Palmer Luckey to leave Facebook

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Company declined to say if Oculus co-founder is leaving voluntarily

Ever since Oculus co-founder Palmer Luckey was discovered to be funding a pro-Trump “shitposting” group during the US election season, with some developers calling for Luckey’s immediate removal from the virtual reality company, the controversial executive has been almost hidden away, no longer asked to give public presentations, press interviews or to participate in trade events. Many wondered if parent company Facebook would remove Luckey, who in some ways had become a distraction for Oculus. Today, as first reported by UploadVR, it’s been revealed that Luckey’s last day at Oculus will be tomorrow, March 31.

“Palmer will be dearly missed. Palmer’s legacy extends far beyond Oculus. His inventive spirit helped kickstart the modern VR revolution and helped build an industry. We’re thankful for everything he did for Oculus and VR, and we wish him all the best,” a spokesperson said in a statement. What’s not clear, however, is if Facebook and Luckey came to a mutual agreement for his departure, if they flat-out fired him, or if he simply decided to pursue another opportunity. Facebook representatives said that they cannot discuss internal personnel matters.

Apart from the political web Luckey was trapped in, more recently he was at the center of the litigation between Oculus and Zenimax, when he was called as a witness alongside Facebook CEO Mark Zuckerberg to defend the company against allegations of intellectual property theft. As it turns out, while the court ruled that trade secrets were not misappropriated, it did find Oculus, and co-founders Brendan Iribe and Luckey, guilty of failing to comply with a non-disclosure agreement he signed. Consequently, they were ordered to pay ZeniMax $500 million for “false designation.” Facebook is looking to appeal the case, and meanwhile, Zenimax has filed for an injunction over Oculus code. Furthermore, Oculus CTO John Carmack has filed a lawsuit of his own against Zenimax, claiming that he is still owed over $22 million from Zenimax’s acquisition of his former studio id Software.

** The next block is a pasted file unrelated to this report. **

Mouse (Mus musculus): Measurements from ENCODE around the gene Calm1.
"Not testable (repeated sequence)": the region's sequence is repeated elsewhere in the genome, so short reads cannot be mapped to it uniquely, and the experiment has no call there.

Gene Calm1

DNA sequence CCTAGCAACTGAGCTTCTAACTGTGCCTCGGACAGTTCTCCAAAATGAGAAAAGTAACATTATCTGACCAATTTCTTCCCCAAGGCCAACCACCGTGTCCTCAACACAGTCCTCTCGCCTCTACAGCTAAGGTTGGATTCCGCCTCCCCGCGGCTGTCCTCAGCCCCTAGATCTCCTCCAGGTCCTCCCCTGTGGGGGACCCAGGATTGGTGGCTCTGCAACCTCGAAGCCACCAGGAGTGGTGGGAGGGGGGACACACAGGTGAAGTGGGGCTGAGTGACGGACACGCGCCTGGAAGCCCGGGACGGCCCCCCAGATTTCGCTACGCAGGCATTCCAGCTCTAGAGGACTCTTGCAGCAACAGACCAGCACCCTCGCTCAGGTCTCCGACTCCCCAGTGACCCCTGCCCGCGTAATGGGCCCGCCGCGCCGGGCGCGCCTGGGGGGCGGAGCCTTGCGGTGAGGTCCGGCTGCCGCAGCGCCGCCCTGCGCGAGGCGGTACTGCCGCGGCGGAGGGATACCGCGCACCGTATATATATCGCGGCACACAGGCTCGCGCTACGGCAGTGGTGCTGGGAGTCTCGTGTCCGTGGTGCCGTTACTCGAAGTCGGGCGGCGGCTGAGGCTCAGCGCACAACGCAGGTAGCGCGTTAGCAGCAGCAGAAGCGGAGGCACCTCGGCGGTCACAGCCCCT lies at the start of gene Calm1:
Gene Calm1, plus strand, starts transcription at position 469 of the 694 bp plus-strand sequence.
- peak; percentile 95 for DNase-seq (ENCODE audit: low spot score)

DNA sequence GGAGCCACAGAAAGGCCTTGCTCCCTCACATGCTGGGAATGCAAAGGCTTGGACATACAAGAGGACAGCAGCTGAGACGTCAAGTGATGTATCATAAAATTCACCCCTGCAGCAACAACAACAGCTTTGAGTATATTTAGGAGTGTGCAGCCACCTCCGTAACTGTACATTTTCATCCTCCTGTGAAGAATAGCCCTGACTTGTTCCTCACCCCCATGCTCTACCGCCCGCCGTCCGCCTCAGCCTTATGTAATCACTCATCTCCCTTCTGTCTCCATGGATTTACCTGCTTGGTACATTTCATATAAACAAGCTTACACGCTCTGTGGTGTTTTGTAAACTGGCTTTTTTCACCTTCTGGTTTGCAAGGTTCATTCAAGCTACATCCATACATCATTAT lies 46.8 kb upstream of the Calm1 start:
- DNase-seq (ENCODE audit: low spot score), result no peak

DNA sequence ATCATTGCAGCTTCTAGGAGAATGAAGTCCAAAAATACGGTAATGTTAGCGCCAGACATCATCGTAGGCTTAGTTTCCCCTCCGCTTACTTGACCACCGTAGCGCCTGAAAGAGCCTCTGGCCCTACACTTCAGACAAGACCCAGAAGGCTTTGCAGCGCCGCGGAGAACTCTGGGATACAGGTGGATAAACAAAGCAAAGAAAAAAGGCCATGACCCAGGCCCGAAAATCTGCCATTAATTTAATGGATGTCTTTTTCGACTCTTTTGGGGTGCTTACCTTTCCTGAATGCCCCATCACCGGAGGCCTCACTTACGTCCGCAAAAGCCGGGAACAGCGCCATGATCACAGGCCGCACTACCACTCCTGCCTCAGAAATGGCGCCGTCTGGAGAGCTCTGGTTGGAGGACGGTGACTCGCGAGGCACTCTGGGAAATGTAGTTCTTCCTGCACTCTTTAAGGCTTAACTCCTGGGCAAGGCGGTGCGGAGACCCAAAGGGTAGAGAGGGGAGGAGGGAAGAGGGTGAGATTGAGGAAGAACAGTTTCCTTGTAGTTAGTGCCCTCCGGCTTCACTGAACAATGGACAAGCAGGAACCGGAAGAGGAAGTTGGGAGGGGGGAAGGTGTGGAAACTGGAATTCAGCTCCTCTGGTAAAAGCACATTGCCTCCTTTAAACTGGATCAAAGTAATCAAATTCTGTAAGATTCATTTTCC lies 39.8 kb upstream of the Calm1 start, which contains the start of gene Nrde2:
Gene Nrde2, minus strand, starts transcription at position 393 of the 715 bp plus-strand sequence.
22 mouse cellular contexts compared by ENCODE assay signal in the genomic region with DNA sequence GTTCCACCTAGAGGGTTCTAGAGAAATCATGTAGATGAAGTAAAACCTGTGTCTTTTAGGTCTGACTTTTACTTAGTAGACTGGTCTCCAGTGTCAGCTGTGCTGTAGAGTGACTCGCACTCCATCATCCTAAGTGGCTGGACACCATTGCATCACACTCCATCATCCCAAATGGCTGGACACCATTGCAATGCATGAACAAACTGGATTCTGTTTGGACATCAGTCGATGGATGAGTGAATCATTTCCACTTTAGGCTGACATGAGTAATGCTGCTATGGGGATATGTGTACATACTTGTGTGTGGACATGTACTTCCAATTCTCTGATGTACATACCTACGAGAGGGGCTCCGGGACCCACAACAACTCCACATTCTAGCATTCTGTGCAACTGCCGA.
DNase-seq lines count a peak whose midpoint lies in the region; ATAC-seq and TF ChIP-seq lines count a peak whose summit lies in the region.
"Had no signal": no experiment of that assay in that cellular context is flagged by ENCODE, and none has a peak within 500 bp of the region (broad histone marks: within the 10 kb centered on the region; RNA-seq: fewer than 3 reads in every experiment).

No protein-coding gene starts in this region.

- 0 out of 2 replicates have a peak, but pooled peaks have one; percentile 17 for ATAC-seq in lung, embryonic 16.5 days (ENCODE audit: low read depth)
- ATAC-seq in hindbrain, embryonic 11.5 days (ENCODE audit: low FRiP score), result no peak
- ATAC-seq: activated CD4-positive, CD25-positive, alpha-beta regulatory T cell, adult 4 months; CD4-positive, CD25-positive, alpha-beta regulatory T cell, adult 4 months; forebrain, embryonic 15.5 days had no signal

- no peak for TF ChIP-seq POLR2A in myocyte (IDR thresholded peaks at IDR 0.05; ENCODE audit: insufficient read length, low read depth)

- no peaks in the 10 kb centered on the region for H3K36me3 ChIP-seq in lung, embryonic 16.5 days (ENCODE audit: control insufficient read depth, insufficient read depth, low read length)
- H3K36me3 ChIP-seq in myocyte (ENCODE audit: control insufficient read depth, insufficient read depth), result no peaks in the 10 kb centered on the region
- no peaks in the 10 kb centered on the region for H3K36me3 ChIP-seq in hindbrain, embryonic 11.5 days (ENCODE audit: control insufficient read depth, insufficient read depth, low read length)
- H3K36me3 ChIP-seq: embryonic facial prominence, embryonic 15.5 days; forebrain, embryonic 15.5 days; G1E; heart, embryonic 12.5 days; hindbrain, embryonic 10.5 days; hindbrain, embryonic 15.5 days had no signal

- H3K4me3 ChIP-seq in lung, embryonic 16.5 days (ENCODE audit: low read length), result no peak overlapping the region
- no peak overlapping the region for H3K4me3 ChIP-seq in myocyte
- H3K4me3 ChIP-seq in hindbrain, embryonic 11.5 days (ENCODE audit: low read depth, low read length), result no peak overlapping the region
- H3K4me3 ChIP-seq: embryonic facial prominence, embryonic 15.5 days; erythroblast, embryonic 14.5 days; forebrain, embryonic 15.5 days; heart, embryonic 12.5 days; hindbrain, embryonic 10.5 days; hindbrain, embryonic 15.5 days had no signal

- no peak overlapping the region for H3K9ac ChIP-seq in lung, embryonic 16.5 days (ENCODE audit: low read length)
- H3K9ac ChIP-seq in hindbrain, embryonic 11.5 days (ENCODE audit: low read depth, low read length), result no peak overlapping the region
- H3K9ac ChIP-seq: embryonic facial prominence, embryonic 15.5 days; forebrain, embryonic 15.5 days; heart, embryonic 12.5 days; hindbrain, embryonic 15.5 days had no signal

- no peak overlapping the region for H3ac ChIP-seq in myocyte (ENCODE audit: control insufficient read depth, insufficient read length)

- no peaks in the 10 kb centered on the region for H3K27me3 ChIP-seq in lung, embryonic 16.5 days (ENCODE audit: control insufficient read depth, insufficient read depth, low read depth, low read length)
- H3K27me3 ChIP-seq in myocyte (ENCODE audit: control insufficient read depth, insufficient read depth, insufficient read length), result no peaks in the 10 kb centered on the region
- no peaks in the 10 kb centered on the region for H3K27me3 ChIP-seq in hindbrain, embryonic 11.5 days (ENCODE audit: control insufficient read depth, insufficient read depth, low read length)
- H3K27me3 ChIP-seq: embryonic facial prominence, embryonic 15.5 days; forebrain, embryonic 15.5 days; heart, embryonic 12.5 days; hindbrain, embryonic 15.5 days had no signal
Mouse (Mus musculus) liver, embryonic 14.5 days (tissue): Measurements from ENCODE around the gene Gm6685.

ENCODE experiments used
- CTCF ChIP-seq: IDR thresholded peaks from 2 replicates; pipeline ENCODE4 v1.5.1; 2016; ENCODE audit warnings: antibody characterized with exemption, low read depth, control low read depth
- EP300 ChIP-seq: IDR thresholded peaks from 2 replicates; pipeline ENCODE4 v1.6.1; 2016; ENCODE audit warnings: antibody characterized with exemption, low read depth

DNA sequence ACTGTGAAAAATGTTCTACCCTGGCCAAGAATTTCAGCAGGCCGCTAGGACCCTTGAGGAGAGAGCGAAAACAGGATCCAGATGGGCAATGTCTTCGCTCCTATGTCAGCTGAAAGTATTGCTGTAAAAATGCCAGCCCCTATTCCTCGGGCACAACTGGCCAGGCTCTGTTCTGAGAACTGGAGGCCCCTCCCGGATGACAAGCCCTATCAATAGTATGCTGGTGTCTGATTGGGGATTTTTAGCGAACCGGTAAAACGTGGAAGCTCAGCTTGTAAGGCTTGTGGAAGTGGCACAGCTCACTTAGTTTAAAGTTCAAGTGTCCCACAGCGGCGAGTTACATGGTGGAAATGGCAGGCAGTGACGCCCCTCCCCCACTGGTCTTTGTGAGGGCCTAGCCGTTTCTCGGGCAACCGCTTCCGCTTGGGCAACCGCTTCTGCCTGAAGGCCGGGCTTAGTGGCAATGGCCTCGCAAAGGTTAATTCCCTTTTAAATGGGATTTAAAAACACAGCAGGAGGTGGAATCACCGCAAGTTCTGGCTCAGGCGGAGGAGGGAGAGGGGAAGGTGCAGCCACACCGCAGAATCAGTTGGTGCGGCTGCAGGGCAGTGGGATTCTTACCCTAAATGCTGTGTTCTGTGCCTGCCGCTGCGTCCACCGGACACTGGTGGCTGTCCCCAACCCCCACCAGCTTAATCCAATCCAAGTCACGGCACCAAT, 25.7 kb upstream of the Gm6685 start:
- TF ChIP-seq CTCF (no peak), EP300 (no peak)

Legal entanglements aside, Luckey’s last day with Oculus comes roughly one year after he personally delivered the first consumer Oculus Rift to a pre-order customer in Alaska. Oculus has come a long way since then, as described by head of content Jason Rubin in our recent interview at GDC.

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